Friday, 23 March 2007

By any other name would smell as sweet

Koala droppings are the chief constant in the life of a koalawrangler. Much of our 'wrangling' time is spent diligently sweeping or raking away each day's supply of poop. They collect in the forks of gunyahs where the koala has been sitting, like a little stash of eggs the koala's been nesting on. They gather in the corners of units and aviaries, only to skitter out across freshly cleaned floors with the flick of a broom. They float swollenly in water bowls (I once mistook one for a tick). Koalas drop them on you as you mop the floor beneath them like small missiles. Researchers even collect them for analysis from time to time.

The vollies have affectionate names for them: nuggets, bush chocolate, coffee beans, jelly beans, easter eggs. Another day, another pile of koala poo.

You don't realise how much there is to be thankful for that koalas have the pleasantest-smelling, least offensive poo I've ever encounter in an animal...until one gets diarrhoea. A recent admission, Walcha Barbie, has the affliction. She was caught in barbed wire and has to have her dressings changed every day. She has the most delightful disposition; sitting calmly as her arm is dressed, looking comfortable and at ease in her towel-packed basket.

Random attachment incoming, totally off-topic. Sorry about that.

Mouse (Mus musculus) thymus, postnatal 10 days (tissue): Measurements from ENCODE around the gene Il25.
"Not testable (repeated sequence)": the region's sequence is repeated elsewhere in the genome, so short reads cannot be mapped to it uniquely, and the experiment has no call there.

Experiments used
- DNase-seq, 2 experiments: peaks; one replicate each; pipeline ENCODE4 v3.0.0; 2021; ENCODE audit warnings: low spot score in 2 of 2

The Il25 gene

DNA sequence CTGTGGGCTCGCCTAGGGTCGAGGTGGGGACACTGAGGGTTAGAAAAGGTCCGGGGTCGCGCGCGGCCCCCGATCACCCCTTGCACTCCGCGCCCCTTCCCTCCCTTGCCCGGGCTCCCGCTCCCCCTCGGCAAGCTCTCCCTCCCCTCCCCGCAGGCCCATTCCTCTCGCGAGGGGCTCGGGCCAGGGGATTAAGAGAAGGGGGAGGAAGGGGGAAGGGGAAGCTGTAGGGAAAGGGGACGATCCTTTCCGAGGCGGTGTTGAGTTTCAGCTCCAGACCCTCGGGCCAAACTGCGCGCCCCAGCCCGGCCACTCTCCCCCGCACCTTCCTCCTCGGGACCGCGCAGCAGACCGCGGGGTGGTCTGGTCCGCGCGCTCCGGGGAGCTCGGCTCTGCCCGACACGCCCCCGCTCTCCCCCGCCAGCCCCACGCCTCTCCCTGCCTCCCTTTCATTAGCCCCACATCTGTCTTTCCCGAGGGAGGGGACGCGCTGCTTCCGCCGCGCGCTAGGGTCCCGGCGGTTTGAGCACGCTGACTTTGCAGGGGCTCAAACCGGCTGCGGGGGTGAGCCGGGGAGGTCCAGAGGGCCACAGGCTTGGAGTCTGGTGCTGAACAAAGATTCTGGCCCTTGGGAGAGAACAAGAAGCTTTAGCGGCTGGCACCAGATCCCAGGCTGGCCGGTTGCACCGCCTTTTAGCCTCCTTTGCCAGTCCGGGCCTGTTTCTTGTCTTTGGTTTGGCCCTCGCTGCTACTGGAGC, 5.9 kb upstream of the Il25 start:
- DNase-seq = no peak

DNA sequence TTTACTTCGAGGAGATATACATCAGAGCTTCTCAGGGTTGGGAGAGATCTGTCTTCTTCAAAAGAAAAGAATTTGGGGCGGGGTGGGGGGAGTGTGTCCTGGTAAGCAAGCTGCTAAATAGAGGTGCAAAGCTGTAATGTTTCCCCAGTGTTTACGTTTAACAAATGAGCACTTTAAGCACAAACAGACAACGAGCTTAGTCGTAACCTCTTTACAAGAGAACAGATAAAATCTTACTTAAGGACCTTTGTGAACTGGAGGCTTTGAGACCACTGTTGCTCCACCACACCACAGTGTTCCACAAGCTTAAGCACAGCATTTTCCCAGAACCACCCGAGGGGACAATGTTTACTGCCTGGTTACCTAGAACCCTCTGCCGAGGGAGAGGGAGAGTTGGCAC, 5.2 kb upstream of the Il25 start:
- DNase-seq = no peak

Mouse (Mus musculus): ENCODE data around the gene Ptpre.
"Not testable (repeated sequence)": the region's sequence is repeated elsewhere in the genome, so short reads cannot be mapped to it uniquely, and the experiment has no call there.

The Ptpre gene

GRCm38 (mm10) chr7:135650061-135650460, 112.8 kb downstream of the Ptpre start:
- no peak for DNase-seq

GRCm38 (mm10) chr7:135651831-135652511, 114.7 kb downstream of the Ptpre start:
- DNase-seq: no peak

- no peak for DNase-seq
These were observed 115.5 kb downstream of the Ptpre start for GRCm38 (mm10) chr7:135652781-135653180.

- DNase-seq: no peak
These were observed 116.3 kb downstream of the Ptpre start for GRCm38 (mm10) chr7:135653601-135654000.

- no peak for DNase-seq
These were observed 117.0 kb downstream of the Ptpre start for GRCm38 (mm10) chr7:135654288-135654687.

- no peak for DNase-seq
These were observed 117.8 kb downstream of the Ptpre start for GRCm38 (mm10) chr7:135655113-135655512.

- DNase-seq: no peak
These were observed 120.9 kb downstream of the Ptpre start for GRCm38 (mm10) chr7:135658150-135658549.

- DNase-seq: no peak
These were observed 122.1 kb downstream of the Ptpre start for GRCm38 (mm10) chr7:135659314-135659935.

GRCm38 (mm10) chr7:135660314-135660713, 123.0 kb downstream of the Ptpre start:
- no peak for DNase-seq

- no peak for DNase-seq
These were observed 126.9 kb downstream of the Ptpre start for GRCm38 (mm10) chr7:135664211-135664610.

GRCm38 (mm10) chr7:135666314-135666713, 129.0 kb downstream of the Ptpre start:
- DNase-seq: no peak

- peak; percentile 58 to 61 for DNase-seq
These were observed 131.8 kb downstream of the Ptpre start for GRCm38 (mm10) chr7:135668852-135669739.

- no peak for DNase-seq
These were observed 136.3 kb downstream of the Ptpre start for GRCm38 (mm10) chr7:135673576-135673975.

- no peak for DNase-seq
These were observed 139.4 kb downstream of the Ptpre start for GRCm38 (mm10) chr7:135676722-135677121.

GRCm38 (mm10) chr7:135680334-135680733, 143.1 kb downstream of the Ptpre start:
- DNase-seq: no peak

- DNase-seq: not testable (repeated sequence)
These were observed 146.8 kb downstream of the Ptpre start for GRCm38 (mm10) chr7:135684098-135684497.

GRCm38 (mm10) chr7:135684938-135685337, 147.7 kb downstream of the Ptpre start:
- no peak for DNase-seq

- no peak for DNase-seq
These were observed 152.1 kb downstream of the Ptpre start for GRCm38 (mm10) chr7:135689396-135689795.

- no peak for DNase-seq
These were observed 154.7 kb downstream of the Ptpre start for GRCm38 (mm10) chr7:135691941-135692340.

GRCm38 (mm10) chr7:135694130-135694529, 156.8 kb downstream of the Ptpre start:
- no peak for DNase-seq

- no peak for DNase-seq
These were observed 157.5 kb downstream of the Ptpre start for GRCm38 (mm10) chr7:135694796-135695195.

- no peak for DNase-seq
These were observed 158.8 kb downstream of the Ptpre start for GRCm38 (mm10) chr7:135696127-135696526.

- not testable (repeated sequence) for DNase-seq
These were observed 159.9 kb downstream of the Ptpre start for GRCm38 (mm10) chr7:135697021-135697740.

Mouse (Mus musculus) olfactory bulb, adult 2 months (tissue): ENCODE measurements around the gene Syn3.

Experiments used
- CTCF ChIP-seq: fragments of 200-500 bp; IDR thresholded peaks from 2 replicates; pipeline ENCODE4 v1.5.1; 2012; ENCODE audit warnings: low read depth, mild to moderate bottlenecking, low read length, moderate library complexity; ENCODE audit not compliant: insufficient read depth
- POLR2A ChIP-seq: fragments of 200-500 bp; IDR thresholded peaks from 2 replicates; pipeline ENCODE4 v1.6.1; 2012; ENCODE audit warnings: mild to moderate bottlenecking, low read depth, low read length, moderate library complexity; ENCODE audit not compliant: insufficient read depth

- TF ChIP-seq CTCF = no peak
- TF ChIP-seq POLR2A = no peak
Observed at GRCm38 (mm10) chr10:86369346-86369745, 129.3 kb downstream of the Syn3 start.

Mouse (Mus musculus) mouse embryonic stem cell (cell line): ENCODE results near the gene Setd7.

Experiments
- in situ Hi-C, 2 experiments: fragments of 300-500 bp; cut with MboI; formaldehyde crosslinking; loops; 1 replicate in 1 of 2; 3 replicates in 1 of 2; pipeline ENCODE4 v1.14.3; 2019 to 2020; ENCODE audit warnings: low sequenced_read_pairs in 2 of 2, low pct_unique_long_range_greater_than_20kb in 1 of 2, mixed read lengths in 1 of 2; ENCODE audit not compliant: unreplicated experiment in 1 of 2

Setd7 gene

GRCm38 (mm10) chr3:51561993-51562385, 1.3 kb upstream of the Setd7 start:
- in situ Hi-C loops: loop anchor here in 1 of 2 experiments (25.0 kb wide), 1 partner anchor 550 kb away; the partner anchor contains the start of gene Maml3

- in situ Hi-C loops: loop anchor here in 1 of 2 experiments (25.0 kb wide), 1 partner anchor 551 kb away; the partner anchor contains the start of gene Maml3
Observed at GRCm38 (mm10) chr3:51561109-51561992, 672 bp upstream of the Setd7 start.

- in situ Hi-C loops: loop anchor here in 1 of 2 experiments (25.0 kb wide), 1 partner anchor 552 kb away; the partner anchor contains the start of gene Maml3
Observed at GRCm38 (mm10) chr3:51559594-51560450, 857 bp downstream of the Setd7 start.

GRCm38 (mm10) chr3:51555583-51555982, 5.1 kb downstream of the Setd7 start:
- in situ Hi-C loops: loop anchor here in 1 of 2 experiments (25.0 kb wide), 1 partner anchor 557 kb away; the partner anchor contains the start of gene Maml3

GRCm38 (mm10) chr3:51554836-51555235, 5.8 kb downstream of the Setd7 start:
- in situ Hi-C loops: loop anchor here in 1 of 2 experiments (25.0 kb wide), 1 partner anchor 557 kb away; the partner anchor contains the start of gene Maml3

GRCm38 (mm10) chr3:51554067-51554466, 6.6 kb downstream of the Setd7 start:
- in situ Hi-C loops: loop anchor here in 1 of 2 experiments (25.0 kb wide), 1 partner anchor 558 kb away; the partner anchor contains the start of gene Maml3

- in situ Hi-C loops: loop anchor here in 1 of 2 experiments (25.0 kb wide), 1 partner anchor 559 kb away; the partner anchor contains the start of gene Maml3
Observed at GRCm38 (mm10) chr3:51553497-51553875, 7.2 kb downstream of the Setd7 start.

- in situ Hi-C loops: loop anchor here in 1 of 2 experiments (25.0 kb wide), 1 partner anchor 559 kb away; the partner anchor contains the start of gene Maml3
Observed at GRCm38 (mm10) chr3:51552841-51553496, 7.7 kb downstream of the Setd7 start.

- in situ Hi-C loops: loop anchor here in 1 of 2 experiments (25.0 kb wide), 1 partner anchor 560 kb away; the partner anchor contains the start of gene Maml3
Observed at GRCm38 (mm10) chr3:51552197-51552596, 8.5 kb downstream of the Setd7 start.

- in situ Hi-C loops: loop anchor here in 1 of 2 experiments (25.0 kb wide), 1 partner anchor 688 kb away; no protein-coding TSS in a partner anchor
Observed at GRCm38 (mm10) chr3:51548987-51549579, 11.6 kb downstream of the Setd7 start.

The reason Barbie catches my eye as I pass the treatment room is that today she is wrapped in a rather fetching vividly striped towel, a bit like a fringed sash. It looks like she's wearing a Mexican serape, making her resemble a tiny Mariachi performer.

Barb gently cradles her upper paws and head on the treatment room table, while Cheyne sets about the unenviable task of cleaning up Barbie's sloppy fecal matter. This involves wiping around the fur at her bottom and also between the 'toes' of her back paws, which she alternately splays and relaxes as Cheyne cleans. I'm reminded of the time a tourist -- watching one of the volunteers refresh the leaf with a hose -- asked how often we bathe the koalas. (The answer is almost never). Barbie doesn't look at all uncomfortable during her sponging, and even tilts her face upwards to sniff at Barb in way that looks (but isn't) affectionate.

Standing away from the action at the treatment room door, I ask Cheyne if it smells? She assures me it does. It's funny how desensitised I've become to koala droppings actually being faeces and not just some inoffensive koala byproduct whose uniformly shaped pellets make them look almost mechanically produced. Each pellet consists of the densely packed eucalytptus leaf that the koala spends much of their waking hours diligently chewing. Their smell is barely distinguishable from the general eucalyptus haze that prevails in ICU.

Click here to view more of today's koala hospital photos.